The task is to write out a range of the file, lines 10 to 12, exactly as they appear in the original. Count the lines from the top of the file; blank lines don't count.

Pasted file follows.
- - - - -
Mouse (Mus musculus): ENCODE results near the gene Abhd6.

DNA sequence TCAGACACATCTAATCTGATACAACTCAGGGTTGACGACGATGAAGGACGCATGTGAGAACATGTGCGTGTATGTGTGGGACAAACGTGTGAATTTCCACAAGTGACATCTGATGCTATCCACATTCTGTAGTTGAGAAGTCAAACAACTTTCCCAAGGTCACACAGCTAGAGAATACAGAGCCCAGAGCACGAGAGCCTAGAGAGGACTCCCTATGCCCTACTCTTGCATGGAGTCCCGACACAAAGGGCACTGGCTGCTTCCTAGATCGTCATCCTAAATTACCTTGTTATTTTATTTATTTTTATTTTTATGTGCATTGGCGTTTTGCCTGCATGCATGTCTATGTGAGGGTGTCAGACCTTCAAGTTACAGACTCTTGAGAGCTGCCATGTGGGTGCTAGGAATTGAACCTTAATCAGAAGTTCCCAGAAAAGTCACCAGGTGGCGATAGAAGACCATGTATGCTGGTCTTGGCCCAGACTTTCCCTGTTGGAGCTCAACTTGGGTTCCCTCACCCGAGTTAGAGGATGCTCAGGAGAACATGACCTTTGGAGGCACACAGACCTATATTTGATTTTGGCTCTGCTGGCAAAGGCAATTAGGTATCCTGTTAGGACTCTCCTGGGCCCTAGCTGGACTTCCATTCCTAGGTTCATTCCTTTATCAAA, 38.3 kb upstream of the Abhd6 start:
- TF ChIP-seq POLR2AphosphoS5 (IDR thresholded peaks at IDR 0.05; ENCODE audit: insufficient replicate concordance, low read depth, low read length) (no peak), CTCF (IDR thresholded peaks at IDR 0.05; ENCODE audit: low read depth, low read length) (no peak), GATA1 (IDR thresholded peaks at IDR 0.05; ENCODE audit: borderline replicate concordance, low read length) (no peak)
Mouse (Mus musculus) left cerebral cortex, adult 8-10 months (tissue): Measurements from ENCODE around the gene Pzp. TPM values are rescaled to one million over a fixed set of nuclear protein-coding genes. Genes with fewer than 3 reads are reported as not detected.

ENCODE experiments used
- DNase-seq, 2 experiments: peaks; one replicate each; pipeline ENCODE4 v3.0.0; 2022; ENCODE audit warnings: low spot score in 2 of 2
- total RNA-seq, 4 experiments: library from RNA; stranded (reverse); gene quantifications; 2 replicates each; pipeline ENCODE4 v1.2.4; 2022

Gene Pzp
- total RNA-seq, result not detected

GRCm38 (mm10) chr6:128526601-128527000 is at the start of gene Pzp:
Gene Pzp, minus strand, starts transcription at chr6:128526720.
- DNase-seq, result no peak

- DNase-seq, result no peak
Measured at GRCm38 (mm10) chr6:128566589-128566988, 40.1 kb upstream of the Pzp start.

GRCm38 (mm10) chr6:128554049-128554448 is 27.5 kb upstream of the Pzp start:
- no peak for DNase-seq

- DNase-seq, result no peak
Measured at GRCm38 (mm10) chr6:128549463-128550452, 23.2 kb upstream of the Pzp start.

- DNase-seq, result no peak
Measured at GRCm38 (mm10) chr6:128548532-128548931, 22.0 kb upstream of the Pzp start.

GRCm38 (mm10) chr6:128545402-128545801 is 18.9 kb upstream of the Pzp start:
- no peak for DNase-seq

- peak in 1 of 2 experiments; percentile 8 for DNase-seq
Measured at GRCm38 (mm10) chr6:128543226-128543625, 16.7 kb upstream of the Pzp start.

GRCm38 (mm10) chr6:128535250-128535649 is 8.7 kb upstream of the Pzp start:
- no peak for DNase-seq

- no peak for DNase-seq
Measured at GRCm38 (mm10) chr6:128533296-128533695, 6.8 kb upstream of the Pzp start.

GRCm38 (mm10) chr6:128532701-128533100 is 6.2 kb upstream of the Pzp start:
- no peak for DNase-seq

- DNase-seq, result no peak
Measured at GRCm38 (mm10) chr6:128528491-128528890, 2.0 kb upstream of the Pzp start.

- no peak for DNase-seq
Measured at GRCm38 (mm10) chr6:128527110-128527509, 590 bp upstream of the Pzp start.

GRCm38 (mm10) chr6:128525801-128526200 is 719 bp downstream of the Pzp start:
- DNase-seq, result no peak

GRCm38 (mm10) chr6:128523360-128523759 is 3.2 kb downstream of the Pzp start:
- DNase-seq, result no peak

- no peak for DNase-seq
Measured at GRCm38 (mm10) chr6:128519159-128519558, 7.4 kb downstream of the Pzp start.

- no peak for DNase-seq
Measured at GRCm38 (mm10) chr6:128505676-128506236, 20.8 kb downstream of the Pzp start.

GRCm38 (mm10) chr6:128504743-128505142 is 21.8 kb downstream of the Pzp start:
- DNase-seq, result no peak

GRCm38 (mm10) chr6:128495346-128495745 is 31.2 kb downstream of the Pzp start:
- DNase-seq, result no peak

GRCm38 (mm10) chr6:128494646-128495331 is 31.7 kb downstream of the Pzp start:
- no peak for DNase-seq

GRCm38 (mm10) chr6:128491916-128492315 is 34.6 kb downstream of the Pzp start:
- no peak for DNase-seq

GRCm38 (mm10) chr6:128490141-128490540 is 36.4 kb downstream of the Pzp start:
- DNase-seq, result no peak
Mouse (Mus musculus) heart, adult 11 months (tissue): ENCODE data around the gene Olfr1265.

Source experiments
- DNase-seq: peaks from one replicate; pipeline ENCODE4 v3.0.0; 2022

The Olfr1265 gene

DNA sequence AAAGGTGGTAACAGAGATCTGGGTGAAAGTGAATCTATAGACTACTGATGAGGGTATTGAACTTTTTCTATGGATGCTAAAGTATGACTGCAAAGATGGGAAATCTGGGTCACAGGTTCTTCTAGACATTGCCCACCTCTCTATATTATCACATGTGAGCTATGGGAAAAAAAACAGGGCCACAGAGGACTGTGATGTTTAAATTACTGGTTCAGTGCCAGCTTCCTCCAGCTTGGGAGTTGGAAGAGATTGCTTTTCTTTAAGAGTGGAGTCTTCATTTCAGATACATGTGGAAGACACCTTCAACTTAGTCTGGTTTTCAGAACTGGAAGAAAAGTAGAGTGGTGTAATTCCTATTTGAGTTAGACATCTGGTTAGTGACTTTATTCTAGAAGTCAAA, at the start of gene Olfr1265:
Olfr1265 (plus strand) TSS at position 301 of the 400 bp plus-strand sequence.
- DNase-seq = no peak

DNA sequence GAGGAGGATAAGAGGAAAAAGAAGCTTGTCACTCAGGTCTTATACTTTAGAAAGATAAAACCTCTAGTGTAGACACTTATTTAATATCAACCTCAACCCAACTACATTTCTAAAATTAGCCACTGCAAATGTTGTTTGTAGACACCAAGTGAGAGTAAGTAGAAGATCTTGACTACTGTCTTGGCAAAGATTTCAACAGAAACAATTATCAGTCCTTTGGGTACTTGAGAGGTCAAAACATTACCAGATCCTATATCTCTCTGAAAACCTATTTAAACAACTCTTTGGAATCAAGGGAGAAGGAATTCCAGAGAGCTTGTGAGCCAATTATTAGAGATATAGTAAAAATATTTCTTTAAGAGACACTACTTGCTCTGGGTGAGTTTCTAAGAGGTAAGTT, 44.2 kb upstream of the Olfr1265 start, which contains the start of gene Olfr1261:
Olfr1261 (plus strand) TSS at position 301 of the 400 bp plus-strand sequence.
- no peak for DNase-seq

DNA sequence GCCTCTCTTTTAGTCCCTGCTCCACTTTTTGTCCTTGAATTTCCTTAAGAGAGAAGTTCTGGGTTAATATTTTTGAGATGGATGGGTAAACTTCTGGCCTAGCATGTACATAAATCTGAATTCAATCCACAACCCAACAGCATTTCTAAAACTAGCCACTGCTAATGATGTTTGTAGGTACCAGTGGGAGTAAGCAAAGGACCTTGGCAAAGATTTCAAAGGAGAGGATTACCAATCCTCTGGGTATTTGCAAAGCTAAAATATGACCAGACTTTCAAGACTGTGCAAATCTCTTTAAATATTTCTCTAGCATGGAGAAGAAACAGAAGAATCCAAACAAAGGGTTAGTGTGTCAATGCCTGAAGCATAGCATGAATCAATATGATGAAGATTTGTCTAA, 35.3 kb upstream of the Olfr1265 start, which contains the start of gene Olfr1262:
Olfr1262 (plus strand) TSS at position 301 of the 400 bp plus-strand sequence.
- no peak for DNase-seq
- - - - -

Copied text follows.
GRCm38 (mm10) chr6:128526601-128527000 is at the start of gene Pzp:
Gene Pzp, minus strand, starts transcription at chr6:128526720.
- DNase-seq, result no peak